The last WWII battle between the Russians and the Germans produced a crescendo of death and destruction—and, now, a surprisingly flat novel.
In 1943, Hitler, still reeling from his Stalingrad debacle, rolls the dice in Russia a final time, hoping to recoup by taking the key city of Kursk. It’s heavily defended, but Hitler has a dazzling new weapon: tanks, or rather a particular tank, the mighty Mark VI, a.k.a. the Tiger. This war machine dominates wherever it appears, inspiring the kind of blind adoration that undercuts tactics and makes fools out of generals. The Russians have their T-34, clever, darting lightweights, but the Tigers are super-tanks: “proud and powerful like fresh angry bulls.” Hopelessly in love, Hitler counts on them to deliver victory in Operation Citadel, the monster battle that will soon involve two million men—and a few women. Among them is Lieutenant Katya Berka, one of the so-called Night Witches: female bomber pilots who fly tiny, fragile planes, fly them “low and slow” in the interest of maximum accuracy, and fly them in almost constant peril. But Katya never thinks much about peril. Cossacks don’t, and that's what Katya is: a horseless Cossack with attitude intact. It’s a description that applies with equal force to her father Dima and big brother Volya , T-34 men who drive their tank as if it had four legs and a flowing mane. In the coming fight, gallant Katya will do her share and more; still, everybody knows it will be a tank battle, epic and Tiger-centered, but nobody has a true fix on how that will translate in terms of carnage.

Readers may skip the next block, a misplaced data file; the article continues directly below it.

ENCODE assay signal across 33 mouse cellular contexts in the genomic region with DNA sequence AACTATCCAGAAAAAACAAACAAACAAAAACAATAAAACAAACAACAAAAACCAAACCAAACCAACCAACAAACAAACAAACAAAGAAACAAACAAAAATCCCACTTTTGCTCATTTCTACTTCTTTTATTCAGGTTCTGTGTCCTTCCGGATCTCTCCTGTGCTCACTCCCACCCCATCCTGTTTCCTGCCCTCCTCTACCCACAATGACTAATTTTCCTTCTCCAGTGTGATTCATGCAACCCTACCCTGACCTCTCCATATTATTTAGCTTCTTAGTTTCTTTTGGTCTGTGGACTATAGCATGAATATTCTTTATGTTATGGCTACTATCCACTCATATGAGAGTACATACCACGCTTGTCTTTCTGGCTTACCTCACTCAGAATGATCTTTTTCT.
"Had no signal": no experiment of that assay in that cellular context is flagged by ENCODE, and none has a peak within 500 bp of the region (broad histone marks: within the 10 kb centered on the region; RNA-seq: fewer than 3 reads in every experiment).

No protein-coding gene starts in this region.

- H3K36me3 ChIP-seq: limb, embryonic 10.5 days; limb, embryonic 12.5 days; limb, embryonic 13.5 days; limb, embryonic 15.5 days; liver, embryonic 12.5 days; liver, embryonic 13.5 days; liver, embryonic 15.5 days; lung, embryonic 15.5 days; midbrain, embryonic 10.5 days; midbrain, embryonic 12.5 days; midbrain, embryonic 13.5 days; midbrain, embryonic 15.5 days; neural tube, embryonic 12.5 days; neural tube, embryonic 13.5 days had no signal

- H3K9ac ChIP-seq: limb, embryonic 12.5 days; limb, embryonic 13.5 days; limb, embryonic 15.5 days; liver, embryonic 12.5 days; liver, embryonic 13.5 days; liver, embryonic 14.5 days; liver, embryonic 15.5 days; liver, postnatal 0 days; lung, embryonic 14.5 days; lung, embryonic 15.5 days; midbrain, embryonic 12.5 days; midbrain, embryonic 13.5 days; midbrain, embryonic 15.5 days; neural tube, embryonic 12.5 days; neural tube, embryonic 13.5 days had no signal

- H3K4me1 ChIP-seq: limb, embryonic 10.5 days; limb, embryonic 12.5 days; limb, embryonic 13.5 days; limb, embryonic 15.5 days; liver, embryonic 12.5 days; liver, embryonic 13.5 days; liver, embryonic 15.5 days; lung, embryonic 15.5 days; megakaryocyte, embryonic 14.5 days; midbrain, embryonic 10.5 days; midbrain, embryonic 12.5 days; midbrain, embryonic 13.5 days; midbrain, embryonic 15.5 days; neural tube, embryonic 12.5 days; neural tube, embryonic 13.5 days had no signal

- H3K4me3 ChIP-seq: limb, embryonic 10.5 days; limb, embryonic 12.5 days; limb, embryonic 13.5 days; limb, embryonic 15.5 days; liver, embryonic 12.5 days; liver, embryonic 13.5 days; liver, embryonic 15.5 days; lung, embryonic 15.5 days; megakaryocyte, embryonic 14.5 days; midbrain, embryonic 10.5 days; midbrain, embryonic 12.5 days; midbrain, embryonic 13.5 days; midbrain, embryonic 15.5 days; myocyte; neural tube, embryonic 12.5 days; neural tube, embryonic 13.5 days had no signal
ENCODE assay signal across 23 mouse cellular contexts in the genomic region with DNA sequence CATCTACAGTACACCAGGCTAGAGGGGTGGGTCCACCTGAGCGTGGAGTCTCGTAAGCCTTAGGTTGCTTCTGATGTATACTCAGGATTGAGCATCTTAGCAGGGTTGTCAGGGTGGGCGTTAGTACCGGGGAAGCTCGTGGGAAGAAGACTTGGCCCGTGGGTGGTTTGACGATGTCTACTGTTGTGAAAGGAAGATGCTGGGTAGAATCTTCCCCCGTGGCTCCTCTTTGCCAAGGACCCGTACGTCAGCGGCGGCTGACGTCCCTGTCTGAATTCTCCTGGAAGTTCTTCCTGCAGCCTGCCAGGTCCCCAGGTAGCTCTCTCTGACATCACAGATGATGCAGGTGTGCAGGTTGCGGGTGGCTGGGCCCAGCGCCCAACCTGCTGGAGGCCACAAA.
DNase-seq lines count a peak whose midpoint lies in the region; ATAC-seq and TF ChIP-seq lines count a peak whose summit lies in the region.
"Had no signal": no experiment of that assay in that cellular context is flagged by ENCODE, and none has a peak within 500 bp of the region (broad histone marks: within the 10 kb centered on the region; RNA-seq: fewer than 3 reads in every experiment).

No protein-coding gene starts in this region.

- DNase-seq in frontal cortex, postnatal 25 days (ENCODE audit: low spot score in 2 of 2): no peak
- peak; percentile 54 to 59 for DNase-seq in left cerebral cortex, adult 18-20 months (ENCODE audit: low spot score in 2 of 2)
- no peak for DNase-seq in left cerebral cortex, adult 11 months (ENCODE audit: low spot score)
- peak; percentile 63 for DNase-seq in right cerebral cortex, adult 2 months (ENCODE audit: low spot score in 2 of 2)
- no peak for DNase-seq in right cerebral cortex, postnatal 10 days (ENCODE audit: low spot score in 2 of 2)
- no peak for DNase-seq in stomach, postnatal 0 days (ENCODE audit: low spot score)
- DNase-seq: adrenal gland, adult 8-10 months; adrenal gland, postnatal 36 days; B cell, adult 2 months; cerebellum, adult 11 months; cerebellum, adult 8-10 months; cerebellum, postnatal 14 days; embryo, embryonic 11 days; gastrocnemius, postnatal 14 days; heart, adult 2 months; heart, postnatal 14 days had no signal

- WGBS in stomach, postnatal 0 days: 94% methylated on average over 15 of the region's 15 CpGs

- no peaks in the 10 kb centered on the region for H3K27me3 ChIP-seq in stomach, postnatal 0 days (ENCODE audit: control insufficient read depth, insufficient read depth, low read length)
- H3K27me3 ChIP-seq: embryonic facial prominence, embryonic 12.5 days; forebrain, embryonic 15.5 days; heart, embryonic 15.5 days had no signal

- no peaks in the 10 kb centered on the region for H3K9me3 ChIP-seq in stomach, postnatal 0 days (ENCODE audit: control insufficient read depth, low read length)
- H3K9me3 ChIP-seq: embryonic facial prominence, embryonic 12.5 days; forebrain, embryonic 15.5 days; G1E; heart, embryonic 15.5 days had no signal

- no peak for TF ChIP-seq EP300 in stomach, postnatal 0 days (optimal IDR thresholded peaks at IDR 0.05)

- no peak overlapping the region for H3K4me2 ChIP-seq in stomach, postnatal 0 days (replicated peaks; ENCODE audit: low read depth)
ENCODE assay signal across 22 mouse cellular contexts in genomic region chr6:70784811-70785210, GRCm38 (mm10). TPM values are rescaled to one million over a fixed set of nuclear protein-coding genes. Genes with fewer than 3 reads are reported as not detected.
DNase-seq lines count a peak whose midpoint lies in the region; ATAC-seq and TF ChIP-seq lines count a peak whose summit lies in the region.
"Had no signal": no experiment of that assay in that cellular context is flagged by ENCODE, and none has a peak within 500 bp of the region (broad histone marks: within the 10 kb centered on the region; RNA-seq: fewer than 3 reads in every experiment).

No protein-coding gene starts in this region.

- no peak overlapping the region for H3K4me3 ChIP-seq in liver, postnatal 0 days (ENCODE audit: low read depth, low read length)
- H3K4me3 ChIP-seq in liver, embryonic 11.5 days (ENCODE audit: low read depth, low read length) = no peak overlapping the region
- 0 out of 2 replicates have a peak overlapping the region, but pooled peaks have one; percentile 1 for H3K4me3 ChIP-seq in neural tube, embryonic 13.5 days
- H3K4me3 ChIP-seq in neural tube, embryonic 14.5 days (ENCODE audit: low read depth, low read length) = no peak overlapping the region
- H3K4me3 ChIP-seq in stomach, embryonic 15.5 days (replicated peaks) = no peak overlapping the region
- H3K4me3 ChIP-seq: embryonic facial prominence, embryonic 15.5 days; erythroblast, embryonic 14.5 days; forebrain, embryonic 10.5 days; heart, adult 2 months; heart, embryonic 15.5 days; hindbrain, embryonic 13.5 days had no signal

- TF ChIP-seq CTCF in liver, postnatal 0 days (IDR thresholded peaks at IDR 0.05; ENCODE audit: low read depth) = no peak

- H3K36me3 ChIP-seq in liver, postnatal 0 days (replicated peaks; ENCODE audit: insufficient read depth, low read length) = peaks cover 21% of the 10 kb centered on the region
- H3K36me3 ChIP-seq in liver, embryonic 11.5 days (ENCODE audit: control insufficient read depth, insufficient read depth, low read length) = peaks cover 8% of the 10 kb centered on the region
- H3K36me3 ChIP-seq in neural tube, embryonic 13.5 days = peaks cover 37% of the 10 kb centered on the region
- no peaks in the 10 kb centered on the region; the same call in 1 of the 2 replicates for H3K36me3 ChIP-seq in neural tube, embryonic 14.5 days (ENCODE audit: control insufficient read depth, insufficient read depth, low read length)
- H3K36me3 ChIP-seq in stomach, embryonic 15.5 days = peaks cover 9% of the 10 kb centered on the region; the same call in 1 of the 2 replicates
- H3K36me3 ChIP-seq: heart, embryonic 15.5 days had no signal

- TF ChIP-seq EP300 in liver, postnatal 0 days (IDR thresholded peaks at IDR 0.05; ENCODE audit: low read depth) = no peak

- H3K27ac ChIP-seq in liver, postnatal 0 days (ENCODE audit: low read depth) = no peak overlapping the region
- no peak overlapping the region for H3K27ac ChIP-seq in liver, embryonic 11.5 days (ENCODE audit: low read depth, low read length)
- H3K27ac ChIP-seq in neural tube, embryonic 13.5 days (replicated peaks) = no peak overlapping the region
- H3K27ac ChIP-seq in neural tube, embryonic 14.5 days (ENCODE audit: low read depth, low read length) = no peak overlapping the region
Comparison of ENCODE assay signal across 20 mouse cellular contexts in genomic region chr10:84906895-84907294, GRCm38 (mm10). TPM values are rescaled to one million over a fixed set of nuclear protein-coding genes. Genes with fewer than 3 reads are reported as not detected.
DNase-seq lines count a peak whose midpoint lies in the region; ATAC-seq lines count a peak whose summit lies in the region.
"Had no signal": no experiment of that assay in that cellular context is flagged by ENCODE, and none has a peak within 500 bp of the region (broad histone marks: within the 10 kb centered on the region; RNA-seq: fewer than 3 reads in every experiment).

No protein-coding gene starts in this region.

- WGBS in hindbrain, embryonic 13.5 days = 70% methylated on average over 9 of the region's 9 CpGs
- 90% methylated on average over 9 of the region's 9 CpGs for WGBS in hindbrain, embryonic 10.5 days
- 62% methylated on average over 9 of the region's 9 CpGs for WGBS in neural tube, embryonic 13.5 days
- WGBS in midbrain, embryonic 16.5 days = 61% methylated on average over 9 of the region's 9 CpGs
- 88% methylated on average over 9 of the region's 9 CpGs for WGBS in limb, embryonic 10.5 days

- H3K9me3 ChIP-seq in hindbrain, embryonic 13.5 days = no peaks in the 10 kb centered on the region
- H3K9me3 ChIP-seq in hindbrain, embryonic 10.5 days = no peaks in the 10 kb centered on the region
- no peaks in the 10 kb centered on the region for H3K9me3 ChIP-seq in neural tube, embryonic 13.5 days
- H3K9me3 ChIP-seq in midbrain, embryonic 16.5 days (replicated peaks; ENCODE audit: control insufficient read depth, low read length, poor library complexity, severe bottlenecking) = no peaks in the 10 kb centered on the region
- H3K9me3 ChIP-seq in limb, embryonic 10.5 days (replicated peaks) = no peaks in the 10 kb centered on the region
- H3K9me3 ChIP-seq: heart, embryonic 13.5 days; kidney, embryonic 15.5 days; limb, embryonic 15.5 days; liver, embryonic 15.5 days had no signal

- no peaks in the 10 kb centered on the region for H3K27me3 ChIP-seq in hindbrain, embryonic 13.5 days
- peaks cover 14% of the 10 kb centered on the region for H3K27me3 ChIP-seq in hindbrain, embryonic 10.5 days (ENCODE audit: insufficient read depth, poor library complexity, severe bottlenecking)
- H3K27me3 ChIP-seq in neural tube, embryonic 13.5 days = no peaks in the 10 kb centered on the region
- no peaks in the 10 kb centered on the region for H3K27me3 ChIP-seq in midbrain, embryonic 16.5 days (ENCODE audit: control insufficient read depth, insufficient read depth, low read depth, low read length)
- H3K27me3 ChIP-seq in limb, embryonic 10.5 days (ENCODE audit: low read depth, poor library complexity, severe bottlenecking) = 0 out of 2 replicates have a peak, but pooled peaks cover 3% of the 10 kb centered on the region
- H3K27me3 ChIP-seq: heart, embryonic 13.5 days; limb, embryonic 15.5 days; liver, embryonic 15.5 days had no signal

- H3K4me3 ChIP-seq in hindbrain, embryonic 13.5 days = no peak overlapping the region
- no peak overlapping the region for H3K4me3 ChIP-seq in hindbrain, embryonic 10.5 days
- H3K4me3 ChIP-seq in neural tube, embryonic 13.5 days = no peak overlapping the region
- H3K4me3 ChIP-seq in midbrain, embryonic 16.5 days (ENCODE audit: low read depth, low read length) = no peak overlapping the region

Some interesting characters and compelling set pieces, but from this talented storyteller (Scorched Earth, 2002, etc.), it’s a slow-moving disappointment, impeded by all that tank lore.